You searched for: “cybernetics
cybernetics (s) (noun) (a plural form used as a singular)
1. The theoretical study of communication and control processes in biological, mechanical, and electronic systems; especially, the comparison of these processes in real and artificial programs: Cybernetics involves the study of how life evolves and creatures learn; as well as, how they manage themselves.
2. The replication or imitation of biological control setups with the use of technology: The transmission of signals in cybernetics involves those in animal nervous structures and the power over automatic productions of machinery.

Originally, cybernetics drew upon electrical engineering, mathematics, biology, neurophysiology, anthropology, and psychology to study and to describe actions, feedback, and responses in systems of all kinds.

The purpose of cybernetics is to understand the similarities and differences in internal workings of organic and machine processes and, by formulating abstract concepts common to all structures, to understand their behavior.

3. The study of messages and communication in humans, social groups, machines, etc.; especially, in reference to regulation and the circumscription of mechanisms: The analysis of cybernetics in feedback mechanisms serves to govern or to modify the actions of various kinds of programs.

Related recent developments of cybernetics (often referred to as "sciences of complexity") that are distinguished as separate disciplines are artificial intelligence, neural networks, systems theory, and chaos theory; however, the boundaries between those and cybernetics proper are not precise.

4. Etymology: coined by U.S. mathematician Norbert Wiener (1894-1964) who hypothesized that there is a similarity between the human nervous system and electronic machines: "Wiener derived the term cybernetics from the Greek kybernetes, 'steersman' (by extension, 'guide, governor') + -ics, 'matters relevant to'; which might have been based on French cybern├ętique, 'the art of governing'."

"Cybernetics is the science of creating machines that are so nearly human that they do things without using any intelligence."

—Evan Esar
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Quotes: Cybernetics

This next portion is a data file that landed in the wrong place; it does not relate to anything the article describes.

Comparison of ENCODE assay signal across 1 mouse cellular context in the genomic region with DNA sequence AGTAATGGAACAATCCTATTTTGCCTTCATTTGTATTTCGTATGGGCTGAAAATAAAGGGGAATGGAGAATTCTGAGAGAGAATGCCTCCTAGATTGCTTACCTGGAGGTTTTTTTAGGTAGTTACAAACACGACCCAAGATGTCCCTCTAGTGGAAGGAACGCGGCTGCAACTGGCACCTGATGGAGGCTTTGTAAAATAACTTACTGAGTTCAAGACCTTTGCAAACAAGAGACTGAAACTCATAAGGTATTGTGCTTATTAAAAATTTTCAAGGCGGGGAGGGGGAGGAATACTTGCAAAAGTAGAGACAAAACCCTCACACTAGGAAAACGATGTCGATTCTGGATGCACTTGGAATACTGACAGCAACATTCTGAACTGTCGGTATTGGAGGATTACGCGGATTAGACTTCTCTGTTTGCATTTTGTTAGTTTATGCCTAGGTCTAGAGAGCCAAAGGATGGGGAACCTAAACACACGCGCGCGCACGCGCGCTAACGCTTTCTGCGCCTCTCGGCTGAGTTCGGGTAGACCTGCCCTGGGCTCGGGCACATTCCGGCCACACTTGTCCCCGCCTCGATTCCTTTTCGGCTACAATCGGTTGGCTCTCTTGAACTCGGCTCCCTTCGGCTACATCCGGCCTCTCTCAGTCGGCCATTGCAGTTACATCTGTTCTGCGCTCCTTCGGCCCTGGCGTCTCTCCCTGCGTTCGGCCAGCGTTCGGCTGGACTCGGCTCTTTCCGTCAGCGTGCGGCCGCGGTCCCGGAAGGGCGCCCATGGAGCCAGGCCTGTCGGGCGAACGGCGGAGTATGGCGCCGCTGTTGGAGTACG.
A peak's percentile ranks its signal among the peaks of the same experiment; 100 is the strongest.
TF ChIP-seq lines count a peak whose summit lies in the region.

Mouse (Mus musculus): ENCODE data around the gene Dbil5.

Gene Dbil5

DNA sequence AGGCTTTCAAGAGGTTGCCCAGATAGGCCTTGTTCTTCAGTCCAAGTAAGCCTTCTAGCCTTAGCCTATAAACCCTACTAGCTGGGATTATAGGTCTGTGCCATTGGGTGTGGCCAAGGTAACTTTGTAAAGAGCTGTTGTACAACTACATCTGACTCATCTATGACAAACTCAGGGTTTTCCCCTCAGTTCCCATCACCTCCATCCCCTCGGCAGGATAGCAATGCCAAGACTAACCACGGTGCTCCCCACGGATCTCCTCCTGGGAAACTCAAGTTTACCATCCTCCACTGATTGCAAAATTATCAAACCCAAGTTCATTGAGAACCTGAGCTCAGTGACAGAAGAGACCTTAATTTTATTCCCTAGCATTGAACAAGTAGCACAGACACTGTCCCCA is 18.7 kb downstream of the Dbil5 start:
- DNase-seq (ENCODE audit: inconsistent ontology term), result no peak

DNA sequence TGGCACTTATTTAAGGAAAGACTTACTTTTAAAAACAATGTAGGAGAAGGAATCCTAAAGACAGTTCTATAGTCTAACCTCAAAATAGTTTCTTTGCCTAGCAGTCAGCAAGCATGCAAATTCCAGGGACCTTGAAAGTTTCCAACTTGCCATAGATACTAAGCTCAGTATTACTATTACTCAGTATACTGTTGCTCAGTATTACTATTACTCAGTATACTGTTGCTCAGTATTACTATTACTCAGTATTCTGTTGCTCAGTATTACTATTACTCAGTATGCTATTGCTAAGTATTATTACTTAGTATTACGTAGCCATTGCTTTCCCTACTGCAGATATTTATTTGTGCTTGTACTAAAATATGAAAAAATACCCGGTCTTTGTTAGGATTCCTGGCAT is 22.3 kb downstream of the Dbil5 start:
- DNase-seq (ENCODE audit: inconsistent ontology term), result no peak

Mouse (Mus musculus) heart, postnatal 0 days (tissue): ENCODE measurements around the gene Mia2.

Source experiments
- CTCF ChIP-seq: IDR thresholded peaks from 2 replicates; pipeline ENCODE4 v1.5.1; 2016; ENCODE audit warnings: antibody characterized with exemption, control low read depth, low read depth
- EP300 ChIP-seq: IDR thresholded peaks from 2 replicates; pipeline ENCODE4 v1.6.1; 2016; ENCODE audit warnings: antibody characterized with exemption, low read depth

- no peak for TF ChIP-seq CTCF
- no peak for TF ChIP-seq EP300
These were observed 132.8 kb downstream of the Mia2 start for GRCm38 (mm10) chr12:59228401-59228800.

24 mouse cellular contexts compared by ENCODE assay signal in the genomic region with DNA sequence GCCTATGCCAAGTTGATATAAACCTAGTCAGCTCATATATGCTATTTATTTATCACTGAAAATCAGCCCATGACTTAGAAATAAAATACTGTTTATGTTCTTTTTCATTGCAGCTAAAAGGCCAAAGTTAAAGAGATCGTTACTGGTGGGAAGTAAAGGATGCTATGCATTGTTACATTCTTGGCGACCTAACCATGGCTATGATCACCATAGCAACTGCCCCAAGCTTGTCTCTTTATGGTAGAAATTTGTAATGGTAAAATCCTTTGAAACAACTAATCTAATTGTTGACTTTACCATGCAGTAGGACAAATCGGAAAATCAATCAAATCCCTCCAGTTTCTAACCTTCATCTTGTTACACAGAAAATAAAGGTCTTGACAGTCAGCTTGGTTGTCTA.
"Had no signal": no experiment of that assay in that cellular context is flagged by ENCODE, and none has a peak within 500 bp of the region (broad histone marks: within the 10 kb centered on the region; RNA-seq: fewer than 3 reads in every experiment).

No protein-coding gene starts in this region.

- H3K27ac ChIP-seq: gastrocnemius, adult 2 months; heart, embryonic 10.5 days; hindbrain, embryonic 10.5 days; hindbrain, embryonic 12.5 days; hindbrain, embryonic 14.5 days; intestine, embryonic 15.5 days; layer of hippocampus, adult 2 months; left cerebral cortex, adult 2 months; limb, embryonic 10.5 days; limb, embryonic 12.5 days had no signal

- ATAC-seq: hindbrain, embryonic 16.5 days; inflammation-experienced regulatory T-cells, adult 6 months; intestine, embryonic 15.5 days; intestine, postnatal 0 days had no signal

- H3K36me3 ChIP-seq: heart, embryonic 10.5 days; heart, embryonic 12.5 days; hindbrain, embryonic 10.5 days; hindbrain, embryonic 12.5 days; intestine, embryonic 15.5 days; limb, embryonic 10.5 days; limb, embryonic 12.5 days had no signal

A cyberplague: cybernetic quotes.
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(automatic electronic control systems; a cyberplague of electronic communications and miscommunications)
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computational cybernetics (s) (noun) (a plural form used as a singular)
A science that is concerned with the comparative study of automatic control systems: Computational cybernetics includes not only mechanical, but biological (living), social, and economical systems which involve the results of the calculation of communication theories, signal processing, and information technology.
medical cybernetics (s) (noun) (a plural form used in the singular)
A branch of science that combines theories and studies in communication and regulation in living species and machines: Medical Cybernetics searches for descriptions of biological dynamics and investigates various connections in human biology, medical decision making, and information that can process structures in the human body.
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Word Entries at Get Words: “cybernetics
The study of how systems evolve and learn, as well as how they manage themselves.

An MIT mathematician named Norbert Wiener (1895-1964) coined the term cybernetics defined the word, which he derived from the Greek (from which also comes the English word "govern"), as the science of communication and control in animals and machines.

Cybernetics referred to an understanding of the animal nervous system, suggesting that a person might consider the brain as a collection of individual neurons that behave much like the binary circuits of a digital computer.

Subsequent research showed that this concept was not correct, but the analogy had a strong effect on biologists, driving them toward a more mathematical and rigorous basis for their own work, and on computer engineers, leading them to think of their creations more as information processing machines than as electronic circuits.

This entry is located in the following unit: Science and Technology (page 1)